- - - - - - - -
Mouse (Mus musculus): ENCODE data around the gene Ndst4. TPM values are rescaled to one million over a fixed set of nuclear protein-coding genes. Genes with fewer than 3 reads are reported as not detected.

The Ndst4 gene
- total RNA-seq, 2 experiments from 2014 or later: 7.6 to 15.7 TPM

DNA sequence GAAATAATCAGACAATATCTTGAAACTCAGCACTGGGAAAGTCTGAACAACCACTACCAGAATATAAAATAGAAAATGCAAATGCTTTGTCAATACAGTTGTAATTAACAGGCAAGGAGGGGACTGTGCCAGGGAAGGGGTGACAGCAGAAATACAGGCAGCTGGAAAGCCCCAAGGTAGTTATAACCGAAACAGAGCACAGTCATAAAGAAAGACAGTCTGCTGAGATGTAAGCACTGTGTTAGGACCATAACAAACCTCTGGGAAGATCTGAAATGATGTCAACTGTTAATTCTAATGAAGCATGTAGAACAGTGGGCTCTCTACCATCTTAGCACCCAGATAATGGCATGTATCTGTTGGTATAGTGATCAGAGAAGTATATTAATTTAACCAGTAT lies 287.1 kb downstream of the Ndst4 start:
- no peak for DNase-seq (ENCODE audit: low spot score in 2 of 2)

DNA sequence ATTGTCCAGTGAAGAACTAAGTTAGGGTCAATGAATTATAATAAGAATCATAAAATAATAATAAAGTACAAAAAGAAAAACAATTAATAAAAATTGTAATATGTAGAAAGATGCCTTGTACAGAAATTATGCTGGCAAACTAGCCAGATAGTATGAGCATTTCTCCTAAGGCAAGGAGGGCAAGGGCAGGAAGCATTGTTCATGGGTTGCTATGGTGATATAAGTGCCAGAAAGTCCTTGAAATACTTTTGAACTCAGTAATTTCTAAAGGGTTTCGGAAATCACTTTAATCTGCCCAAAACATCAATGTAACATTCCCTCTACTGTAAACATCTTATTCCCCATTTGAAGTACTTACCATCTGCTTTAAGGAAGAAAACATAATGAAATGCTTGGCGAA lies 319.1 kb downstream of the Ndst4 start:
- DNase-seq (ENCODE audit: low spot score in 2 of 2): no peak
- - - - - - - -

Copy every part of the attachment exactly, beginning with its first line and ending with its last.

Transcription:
Mouse (Mus musculus): ENCODE data around the gene Ndst4. TPM values are rescaled to one million over a fixed set of nuclear protein-coding genes. Genes with fewer than 3 reads are reported as not detected.

The Ndst4 gene
- total RNA-seq, 2 experiments from 2014 or later: 7.6 to 15.7 TPM

DNA sequence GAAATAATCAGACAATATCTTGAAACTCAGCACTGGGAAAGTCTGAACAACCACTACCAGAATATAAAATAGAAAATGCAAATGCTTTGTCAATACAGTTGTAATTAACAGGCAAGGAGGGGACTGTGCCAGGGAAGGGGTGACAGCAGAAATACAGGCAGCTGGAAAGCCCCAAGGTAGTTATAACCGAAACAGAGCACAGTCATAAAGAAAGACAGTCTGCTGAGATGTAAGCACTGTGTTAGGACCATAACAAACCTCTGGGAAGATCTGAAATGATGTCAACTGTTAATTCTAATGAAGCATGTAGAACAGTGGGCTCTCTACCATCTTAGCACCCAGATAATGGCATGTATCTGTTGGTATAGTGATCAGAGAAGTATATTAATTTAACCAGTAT lies 287.1 kb downstream of the Ndst4 start:
- no peak for DNase-seq (ENCODE audit: low spot score in 2 of 2)

DNA sequence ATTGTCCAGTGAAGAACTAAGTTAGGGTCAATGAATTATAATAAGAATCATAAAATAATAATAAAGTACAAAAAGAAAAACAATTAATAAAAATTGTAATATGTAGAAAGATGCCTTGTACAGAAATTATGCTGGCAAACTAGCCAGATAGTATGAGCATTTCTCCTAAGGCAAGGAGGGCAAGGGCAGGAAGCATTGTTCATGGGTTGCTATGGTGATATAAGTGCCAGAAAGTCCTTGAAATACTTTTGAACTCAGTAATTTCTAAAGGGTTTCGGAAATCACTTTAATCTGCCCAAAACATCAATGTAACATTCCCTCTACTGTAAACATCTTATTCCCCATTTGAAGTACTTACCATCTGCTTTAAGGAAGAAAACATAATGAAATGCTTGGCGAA lies 319.1 kb downstream of the Ndst4 start:
- DNase-seq (ENCODE audit: low spot score in 2 of 2): no peak